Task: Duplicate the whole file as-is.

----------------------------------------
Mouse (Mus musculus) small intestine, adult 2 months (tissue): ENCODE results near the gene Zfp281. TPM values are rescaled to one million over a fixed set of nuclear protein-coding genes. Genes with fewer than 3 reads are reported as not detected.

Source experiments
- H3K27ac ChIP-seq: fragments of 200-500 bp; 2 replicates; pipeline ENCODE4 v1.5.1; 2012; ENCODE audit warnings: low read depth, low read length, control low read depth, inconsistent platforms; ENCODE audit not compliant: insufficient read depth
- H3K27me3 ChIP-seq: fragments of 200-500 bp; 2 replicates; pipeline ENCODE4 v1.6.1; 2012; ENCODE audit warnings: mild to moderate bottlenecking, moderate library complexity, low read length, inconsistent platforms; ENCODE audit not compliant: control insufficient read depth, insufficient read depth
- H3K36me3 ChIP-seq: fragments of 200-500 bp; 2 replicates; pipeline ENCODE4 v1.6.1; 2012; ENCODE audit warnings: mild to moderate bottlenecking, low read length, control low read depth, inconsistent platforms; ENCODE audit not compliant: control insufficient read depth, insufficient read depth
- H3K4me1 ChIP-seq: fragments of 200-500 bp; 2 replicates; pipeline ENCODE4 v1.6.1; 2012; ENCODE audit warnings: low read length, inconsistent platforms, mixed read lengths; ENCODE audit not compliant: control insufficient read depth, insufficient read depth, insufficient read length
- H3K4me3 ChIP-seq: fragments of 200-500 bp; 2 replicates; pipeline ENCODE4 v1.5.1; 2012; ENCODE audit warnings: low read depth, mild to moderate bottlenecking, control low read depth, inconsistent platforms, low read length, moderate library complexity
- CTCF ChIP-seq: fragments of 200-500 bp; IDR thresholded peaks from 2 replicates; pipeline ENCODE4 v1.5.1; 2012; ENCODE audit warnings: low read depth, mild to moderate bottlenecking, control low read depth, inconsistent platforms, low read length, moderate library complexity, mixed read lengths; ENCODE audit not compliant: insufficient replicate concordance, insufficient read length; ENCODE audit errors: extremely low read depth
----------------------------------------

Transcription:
Mouse (Mus musculus) small intestine, adult 2 months (tissue): ENCODE results near the gene Zfp281. TPM values are rescaled to one million over a fixed set of nuclear protein-coding genes. Genes with fewer than 3 reads are reported as not detected.

Source experiments
- H3K27ac ChIP-seq: fragments of 200-500 bp; 2 replicates; pipeline ENCODE4 v1.5.1; 2012; ENCODE audit warnings: low read depth, low read length, control low read depth, inconsistent platforms; ENCODE audit not compliant: insufficient read depth
- H3K27me3 ChIP-seq: fragments of 200-500 bp; 2 replicates; pipeline ENCODE4 v1.6.1; 2012; ENCODE audit warnings: mild to moderate bottlenecking, moderate library complexity, low read length, inconsistent platforms; ENCODE audit not compliant: control insufficient read depth, insufficient read depth
- H3K36me3 ChIP-seq: fragments of 200-500 bp; 2 replicates; pipeline ENCODE4 v1.6.1; 2012; ENCODE audit warnings: mild to moderate bottlenecking, low read length, control low read depth, inconsistent platforms; ENCODE audit not compliant: control insufficient read depth, insufficient read depth
- H3K4me1 ChIP-seq: fragments of 200-500 bp; 2 replicates; pipeline ENCODE4 v1.6.1; 2012; ENCODE audit warnings: low read length, inconsistent platforms, mixed read lengths; ENCODE audit not compliant: control insufficient read depth, insufficient read depth, insufficient read length
- H3K4me3 ChIP-seq: fragments of 200-500 bp; 2 replicates; pipeline ENCODE4 v1.5.1; 2012; ENCODE audit warnings: low read depth, mild to moderate bottlenecking, control low read depth, inconsistent platforms, low read length, moderate library complexity
- CTCF ChIP-seq: fragments of 200-500 bp; IDR thresholded peaks from 2 replicates; pipeline ENCODE4 v1.5.1; 2012; ENCODE audit warnings: low read depth, mild to moderate bottlenecking, control low read depth, inconsistent platforms, low read length, moderate library complexity, mixed read lengths; ENCODE audit not compliant: insufficient replicate concordance, insufficient read length; ENCODE audit errors: extremely low read depth